The power of an arbitrary King or an aspiring Minster does not increase with the liberty of the subject, but must be circumscribed by it. It is aggrandized by perpetual, systematic, insidious, or violent encroachments on popular freedom and natural right, as the sea gains upon the land by swallowing it up. — What then can we expect from the mild paternal sway of absolute power, and its sleek minions? What the world has always received at its hands, an abuse of power as vexatious, cowardly, and unrelenting, as the power itself was unprincipled, preposterous, and unjust. They who get wealth and power from the people, who drive them like cattle to slaughter or to market, ‘and levy cruel wars, wasting the earth,’ they who wallow in luxury, while the people are ‘steeped in poverty to the very lips’, and bowed to the earth with unremitting labour, can have but little sympathy with those whose loss of liberty and property is their gain. What is it that the wealth of thousands is composed of? The tears, the sweat, and blood of millions. What is it that constitutes the glory of the Sovereigns of the earth? To have millions of men their slaves. Wherever the Government does not emanate (as in our own excellent Constitution) from the people, the principle of the Government, the esprit de corps, the point of honour, in all those connected with it, and raised by it to privileges above the law and above humanity, will be hatred to the people. Kings who would be thought to reign in contempt of the people, will show their contempt of them in every act of their lives. Parliaments, not chosen by the people, will only be the instruments of Kings, who do not reign in the hearts of the people, ‘to betray the cause of the people’. Ministers, not responsible to the people, will squeeze the last shilling out of them. Charity begins at home, is a maxim as true of Governments as of individuals. When the English Parliament insisted on nits right of taxing the Americans without their consent, it was not from an apprehension that the Americans would, by being left to themselves, lay such heavy duties on their own produce and manufactures, as would afflict the generosity of the mother country, and put the mild paternal sentiments of Lord North to the blush. If any future King of England should keep a wistful eye on the map of that country, it would rather be to hang it up as a trophy of legitimacy, and to ‘punish the last successful example of a democratic rebellion,’ than from any yearnings of fatherly goodwill to the American people, or from finding his ‘large heart’ and capacity for good government, ‘confined in too narrow room’ in the united kingdoms of Great Britain, Ireland, and Hanover. If Ferdinand VII refuses the South American patriots leave to plant the olive or the vine, throughout that vast continent, it is his pride, not his humanity, that steels his royal resolution.*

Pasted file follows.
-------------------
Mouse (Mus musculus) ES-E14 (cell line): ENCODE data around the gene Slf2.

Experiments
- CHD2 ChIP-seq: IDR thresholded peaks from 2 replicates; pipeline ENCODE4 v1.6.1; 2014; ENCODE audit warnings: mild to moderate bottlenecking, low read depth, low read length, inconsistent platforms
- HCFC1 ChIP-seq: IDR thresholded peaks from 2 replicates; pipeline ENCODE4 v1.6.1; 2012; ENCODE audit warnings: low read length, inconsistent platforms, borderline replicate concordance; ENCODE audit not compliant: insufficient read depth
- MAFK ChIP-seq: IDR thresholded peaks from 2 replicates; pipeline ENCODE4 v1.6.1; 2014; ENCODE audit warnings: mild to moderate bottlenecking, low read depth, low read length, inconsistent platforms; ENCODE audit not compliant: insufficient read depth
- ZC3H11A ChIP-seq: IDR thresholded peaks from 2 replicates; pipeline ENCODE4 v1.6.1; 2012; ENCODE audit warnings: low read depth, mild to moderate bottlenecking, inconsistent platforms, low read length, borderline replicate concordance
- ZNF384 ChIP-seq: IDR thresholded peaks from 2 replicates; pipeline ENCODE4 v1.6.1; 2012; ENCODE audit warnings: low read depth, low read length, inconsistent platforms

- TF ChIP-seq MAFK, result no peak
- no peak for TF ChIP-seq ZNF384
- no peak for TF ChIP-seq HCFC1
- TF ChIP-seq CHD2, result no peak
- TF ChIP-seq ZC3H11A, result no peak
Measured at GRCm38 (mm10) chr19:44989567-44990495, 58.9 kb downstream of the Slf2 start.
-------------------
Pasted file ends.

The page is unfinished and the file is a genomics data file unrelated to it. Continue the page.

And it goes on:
In 1781, the Controller-general of France, under Louis XVI, Monsieur Joly de Fleury, defined the people of France to be un peuple serf, corveable et baillable, a merci et misericorde.** When Louis XVIII as the Count de Lille, protested against his brother’s accepting the Constitution of 1792 (he has since become an accepter of Constitutions himself, if not an observer of them), as compromising the rights and privileges of the noblesse and clergy as well as of the crown, he was right in considering the Bastille, or “King’s castle’, with the picturesque episode of the Man in the Iron Mask, the fifteen thousand letters de cachet,*** issued in the mild reign of Louis XV, corvees,**** tithes, game-laws, holy water, the right of pillaging, imprisoning, massacring, persecuting, harassing, insulting, and ingeniously tormenting the minds and bodies of the whole French people at every moment of their lives, on every possible pretence, and without any check or control but their own mild paternal sentiments towards them, as among the menus plaisists, ***** the chief points of etiquette, the immemorial privileges, and favourite amusements of Kings, Priests and Nobles, from the beginning to the end of time, without which the bare title of King, Priest, or Noble, would not have been worth a goat.
*The Government of Ovando, a Spanish Grandee and Knight of Alcantara, who had been sent over to Mexico soon after its conquest, exceeded in treachery, cruelty, wanton bloodshed, and deliberate extortion, that of all those who had preceded him; and the complaints became so loud, that Queen Isabel on her death-bed requested that he might be recalled; but Ferdinand found that Ovando had sent home much gold, and he retained him in his situation. — See Capt. Burney’s History of the Buccaneers.
** A servile people, liable to forced labour and exploitation, at the mercy of others.
*** Documents permitting members of the French nobility or ministry to imprison or deport a person without trial.
**** Rent paid in labour
***** Small pleasures